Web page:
The trend has already begun, but I suspect that in the coming decades you will see traditional wills diminish as part of an estate planning tool and be replaced with a living trust. Although the set-up costs are higher for a living trust, the advantages are so much greater that the value proposition is clearly worth it.
When you create a will, you are creating a plan for your assets that will be executed after you die. A traditional will has no legal effect while you are alive, and comes into operation to distribute your assets at the moment of your death. Annuities, life insurance, and other retirement plans operate through a direct-to-beneficiary format dodges the will/probate process unless these accounts name the creator’s estate as the beneficiary.
The downsides of using a traditional will to process your estate have come under harsher scrutiny recently. Courts have jacked up probate fees, making it possible for an estate to be on the hook for tens of thousands of dollars in fees. The move towards putting court documents online make it easier for nosy individuals to look up the particulars about your estate that goes through probate—this information has always been public, but the access has become so frictionless that snooping around has gotten easier than ever. Also, courts have been willing to pursue legal remedies that take into consideration “overall fairness” rather than the traditional obsessive focus on the specific words in the will instrument, and this has led to an increased frequency in the number of wills that get challenged.
A revocable living trust is a way to protect your family in a way that captures the upside of using a traditional will while eliminating the drawbacks. When you create a living trust, you are shifting your asset from your name as an individual to a trust as legal entity. You are permitted to name yourself as the life beneficiary and trustee so that you can enjoy the same control, use, and benefit of your assets as you enjoyed when it was only in your name. Because the assets are held in trust, it does not “die” with you. Instead, it automatically shifts from distributing assets to you as the life beneficiary to your wife and kids as the remainder beneficiary (presuming your written instructions name them as the recipients of your living trust).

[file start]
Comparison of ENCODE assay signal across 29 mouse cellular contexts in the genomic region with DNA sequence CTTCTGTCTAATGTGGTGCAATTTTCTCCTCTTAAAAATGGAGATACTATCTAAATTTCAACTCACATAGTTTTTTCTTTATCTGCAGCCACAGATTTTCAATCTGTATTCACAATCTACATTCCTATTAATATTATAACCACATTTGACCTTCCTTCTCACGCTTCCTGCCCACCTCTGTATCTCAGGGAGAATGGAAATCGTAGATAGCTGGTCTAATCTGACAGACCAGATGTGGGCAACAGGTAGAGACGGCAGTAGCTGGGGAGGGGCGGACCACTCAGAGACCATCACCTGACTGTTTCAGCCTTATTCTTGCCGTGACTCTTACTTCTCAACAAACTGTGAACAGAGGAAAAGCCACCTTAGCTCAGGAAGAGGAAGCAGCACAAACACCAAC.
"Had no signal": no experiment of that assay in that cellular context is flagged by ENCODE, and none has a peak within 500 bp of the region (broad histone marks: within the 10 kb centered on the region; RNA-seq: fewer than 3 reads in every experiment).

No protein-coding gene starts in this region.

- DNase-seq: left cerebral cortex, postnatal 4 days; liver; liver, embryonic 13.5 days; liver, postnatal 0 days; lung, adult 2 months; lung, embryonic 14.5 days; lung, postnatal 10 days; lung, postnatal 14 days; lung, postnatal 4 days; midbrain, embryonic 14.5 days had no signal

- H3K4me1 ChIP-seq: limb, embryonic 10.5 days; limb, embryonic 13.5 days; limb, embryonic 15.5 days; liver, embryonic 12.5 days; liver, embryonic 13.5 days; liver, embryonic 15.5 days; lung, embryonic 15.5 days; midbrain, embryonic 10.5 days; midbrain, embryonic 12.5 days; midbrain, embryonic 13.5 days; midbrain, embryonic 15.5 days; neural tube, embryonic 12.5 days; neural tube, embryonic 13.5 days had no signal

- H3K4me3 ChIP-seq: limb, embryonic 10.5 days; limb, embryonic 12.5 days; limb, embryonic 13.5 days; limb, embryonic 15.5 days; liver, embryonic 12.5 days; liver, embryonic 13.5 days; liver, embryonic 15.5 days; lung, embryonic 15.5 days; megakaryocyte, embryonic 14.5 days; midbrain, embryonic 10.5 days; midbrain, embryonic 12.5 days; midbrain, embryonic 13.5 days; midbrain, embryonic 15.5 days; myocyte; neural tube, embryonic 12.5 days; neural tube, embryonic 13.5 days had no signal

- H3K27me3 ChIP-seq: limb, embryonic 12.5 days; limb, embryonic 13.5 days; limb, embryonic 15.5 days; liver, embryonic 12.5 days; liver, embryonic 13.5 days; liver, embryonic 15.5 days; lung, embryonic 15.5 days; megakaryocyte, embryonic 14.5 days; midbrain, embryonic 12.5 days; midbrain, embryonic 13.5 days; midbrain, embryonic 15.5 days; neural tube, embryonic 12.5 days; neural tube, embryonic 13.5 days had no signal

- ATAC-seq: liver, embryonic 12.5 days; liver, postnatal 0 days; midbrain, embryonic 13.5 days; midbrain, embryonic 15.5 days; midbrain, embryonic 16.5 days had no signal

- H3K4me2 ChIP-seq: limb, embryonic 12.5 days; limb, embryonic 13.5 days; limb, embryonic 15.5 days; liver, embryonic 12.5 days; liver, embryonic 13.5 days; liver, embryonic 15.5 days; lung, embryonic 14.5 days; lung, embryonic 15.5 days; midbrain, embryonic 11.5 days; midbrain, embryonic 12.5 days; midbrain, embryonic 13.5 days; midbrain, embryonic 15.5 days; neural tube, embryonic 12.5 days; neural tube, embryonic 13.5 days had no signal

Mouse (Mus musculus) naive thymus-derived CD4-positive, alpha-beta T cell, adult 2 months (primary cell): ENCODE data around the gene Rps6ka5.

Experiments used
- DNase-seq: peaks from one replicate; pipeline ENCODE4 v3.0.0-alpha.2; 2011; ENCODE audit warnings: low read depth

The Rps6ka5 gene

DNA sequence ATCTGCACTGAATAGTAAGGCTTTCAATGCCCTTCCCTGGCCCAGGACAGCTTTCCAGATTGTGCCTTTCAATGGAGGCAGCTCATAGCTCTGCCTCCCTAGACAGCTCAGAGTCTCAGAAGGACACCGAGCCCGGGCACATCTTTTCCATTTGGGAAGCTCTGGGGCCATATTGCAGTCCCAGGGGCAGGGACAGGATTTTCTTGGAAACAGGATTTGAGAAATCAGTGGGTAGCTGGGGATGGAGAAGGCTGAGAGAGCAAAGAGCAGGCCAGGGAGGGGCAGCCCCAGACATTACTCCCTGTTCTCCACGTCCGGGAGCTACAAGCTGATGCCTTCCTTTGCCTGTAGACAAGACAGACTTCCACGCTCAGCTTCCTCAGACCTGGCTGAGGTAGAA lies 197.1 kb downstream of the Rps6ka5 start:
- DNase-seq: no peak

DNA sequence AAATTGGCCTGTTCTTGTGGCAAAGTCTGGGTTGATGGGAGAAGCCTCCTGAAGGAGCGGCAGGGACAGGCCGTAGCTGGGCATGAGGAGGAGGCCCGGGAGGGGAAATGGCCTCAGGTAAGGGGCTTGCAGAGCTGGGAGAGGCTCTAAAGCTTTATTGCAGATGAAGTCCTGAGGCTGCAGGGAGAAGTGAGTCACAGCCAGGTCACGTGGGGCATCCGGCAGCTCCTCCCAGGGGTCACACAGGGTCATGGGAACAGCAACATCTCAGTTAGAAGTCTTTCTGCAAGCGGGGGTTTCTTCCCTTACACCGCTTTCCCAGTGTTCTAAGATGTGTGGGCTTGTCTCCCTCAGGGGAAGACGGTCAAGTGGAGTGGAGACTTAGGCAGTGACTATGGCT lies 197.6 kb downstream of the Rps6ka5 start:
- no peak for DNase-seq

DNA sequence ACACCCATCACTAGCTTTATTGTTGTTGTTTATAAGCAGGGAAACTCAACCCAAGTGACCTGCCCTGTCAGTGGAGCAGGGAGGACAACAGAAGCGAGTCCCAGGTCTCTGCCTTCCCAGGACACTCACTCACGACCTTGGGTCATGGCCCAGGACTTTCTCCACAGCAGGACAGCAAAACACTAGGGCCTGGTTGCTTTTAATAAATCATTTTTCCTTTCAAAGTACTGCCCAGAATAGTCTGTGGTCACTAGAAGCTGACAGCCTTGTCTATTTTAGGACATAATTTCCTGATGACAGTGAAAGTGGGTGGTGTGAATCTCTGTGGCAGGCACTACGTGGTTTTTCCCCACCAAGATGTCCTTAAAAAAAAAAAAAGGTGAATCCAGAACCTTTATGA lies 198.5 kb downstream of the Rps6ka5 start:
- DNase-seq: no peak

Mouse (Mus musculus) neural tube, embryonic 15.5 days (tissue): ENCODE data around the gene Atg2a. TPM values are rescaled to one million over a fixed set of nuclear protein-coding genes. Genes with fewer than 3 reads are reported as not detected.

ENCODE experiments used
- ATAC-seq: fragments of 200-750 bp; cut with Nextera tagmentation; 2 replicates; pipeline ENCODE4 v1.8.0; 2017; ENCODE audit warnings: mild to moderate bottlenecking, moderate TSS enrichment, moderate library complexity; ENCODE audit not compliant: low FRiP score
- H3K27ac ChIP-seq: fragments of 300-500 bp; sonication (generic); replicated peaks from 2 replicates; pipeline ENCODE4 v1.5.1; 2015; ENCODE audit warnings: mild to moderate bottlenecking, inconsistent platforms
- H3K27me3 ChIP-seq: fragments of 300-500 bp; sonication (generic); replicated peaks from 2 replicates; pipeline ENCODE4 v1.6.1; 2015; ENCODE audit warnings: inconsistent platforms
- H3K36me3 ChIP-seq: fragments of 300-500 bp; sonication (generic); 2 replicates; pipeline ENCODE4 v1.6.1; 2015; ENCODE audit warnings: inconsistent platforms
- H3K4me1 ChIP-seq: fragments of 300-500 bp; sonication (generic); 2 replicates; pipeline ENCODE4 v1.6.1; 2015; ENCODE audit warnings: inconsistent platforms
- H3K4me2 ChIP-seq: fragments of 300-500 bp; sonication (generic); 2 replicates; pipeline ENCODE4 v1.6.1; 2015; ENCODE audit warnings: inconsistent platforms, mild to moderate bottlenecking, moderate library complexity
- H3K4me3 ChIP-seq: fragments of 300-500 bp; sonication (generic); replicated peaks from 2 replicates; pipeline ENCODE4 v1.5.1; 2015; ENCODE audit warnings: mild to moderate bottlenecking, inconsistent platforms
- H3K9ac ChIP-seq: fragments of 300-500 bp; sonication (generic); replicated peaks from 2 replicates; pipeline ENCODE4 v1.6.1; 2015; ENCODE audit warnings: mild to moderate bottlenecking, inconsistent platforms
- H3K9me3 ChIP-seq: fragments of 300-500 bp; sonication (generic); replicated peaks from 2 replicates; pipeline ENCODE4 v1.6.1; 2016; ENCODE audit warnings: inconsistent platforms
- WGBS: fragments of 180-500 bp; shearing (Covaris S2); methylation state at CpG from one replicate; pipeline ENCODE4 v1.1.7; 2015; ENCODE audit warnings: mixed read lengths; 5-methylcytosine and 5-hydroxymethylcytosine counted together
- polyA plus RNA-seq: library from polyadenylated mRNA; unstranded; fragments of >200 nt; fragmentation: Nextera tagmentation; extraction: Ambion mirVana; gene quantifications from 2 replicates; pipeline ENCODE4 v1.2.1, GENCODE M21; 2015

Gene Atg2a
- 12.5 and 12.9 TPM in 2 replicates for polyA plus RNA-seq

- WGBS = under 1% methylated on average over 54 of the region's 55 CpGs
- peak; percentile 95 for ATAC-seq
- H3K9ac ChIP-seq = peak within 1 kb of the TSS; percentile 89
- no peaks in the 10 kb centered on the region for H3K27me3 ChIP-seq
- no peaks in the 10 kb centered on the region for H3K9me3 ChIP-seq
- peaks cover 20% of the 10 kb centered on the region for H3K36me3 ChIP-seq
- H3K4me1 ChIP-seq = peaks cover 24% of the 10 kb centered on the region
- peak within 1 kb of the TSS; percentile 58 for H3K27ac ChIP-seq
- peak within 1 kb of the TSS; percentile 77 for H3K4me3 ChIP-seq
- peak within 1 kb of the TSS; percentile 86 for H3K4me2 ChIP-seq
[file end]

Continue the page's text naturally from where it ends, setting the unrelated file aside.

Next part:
There are no probate expenses to pay because the trust continues its operation and self-executes a switch from the life beneficiary to the remainder beneficiaries when you die.
There are no time delays. Remember, the typical probate proceeding lasts around 14 months in the United States. If you regularly provide money to someone in your family or would like them to have it immediately upon your death, your beneficiaries get frozen out for about twelve months in a typical probate process (some states let you show need to get some funds earlier).
Also, a revocable living trust is a private instrument that won’t open your estate up to the public and this allows you to keep your personal information private from those individuals with chismoso tendencies.
A revocable living trust also permits you to be more specific about how you would want to distribute your estate. If your kids are not good with money, or you want them to become more industrious after you’re gone, it is possible to create a living trust that provides annual distributions equal to their annual income. To realize the same ambition with a traditional will, you would need to create a post-death trust that would be created through the probate process that must overcome the same appurtenant drawbacks mentioned above just so you could end up in the same place that a living trust would take you.
A lot of people think that living trusts, or really trust funds in general, are something that must exclusively be the domain of the Rockefellers. That’s not true at all. My view is that the expenses of trust administration can be justified for an initial capital amount as low as $250,000. You might have to pay $2,000-$4,000 each year for the trust to operate, but it is a way to pass on $7,000-$9,000 in annual income to your kids that can turn into $56,000 annual distributions at the end of a thirty-year period assuming you can get 6% growth net of fees, taxes, and income distributions along the way. That’s real life-changing money from a seemingly moderate sum.